GSL Vectors

Hello-- I am trying to use the GSL library in C++, and am having an issue with GSL vectors. As header files for other things that I'm using GSL for, I'm including--

# include <C:\cygwin64\usr\include\gsl\gsl_sf_gamma.h>
# include <C:\cygwin64\usr\include\gsl\gsl_sf_expint.h>

The functions that I'm using (like gsl_sf_gamma_inc for example) are working fine, so I seem to be setting up the header files correctly and getting the paths right.

When I try to use gsl vectors, though, I am including--

# include <C:\cygwin64\usr\include\gsl\gsl_vector.h>

When I compile the program, Cygwin appears to be recognizing it as a valid header file, but when I try to start using gsl_vectors in my code, for example--

gsl_vector *v = gsl_vector_alloc(3);

Visual studio is giving me--

Error: identifier "gsl_vector" is undefined

and

Error: identifier "gsl_vector_alloc" is undefined

How can I get this to work?

Thank you!
jt9812Asked:
Who is Participating?

[Product update] Infrastructure Analysis Tool is now available with Business Accounts.Learn More

x
I wear a lot of hats...

"The solutions and answers provided on Experts Exchange have been extremely helpful to me over the last few years. I wear a lot of hats - Developer, Database Administrator, Help Desk, etc., so I know a lot of things but not a lot about one thing. Experts Exchange gives me answers from people who do know a lot about one thing, in a easy to use platform." -Todd S.

jkrCommented:
Well, where to start? Well, maybe here:

>> so I seem to be setting up the header files correctly and getting the paths right.

Sorry, but to be blunt - a line like

# include <C:\cygwin64\usr\include\gsl\gsl_vector.h>

Open in new window


is gut-wrenching at best. Not only because one of the first 'best-practices' tip that you will get is 'never use an absolute path to include header files', but mainly because it is quite likely that you will run in trouble with gcc/g++ not correctly resolving the location because of a) the drive letter and b) the backslashes. You should use

#include <gsl_vector.h>

Open in new window


and compile your code providing the include path like

g++ -o sample -I/usr/include/gsl -lgsl -L/usr/lib/gsl sample.cpp 

Open in new window


Or, even simpler

#include <gsl/gsl_vector.h>

Open in new window


if you have '/usr/include' in your INCLUDE environment variable

'/usr/lib/gsl'is the path where the libraries should reside, please check it it's the correct one for your system/setup.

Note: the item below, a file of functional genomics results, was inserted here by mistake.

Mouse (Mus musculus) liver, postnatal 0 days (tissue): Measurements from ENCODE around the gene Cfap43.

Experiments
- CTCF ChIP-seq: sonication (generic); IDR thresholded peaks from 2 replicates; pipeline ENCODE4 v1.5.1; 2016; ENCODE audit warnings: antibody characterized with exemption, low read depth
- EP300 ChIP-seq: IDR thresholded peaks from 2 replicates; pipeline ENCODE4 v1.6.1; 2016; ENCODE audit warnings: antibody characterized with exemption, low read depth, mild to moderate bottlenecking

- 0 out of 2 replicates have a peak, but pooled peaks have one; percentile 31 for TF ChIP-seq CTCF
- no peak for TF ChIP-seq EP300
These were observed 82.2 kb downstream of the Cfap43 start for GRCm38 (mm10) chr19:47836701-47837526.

BTW, just in case you need them, you'll find examples at http://www.gnu.org/software/gsl/manual/html_node/Example-programs-for-vectors.html
0
sarabandeCommented:
I think you were using the c++ and not the c version of gsl vectors.

then the gsl is not  a prefix but a namespace and was used like

gsl::vector * v = gsl::vector_alloc(3);


see http://gslwrap.sourceforge.net/classgsl_1_1vector.html for a complete reference of the class.

Sara
0
jt9812Author Commented:
OK, well I deleted Cygwin, reinstalled, took the path names out of the header files, used the "-I" to include them from the command line (didn't even know you could do that-- pretty new with this), and all of a sudden the gsl_vectors started working... in Visual Studio, though, for some reason there are red squiggly lines showing up under gsl_vector, gsl_vector_alloc, gsl_vector_set, gsl_vector_get, and gsl_vector_free (almost as if they're misspelled words in MS Word and it's telling me that they're "spelled wrong"), even though functionally they're working fine... any idea why this would be?

Also, once I took the path names out of the header files, there are red squiggly lines under the "# include"s now too for each one...
0

Experts Exchange Solution brought to you by

Your issues matter to us.

Facing a tech roadblock? Get the help and guidance you need from experienced professionals who care. Ask your question anytime, anywhere, with no hassle.

Start your 7-day free trial
sarabandeCommented:
for some reason there are red squiggly lines showing up under gsl_vector
visual studio editor makes a syntax check while you were editing by a tool that is called 'intellisense'. while this feature is nearly as clever as a precompiler + compiler, it is sometimes not able to resolve ambiguous definitions given by header files, especially when those headers exert excessive use of conditional macros what is often the case with portable sources of third party libraries.

you may ignore the red underlines as long as the compiler is happy with the code. sometimes "intellisense" is able to "learn" from a successful compilation but not for all cases.  

Sara
0
jt9812Author Commented:
It worked...
0
It's more than this solution.Get answers and train to solve all your tech problems - anytime, anywhere.Try it for free Edge Out The Competitionfor your dream job with proven skills and certifications.Get started today Stand Outas the employee with proven skills.Start learning today for free Move Your Career Forwardwith certification training in the latest technologies.Start your trial today
C++

From novice to tech pro — start learning today.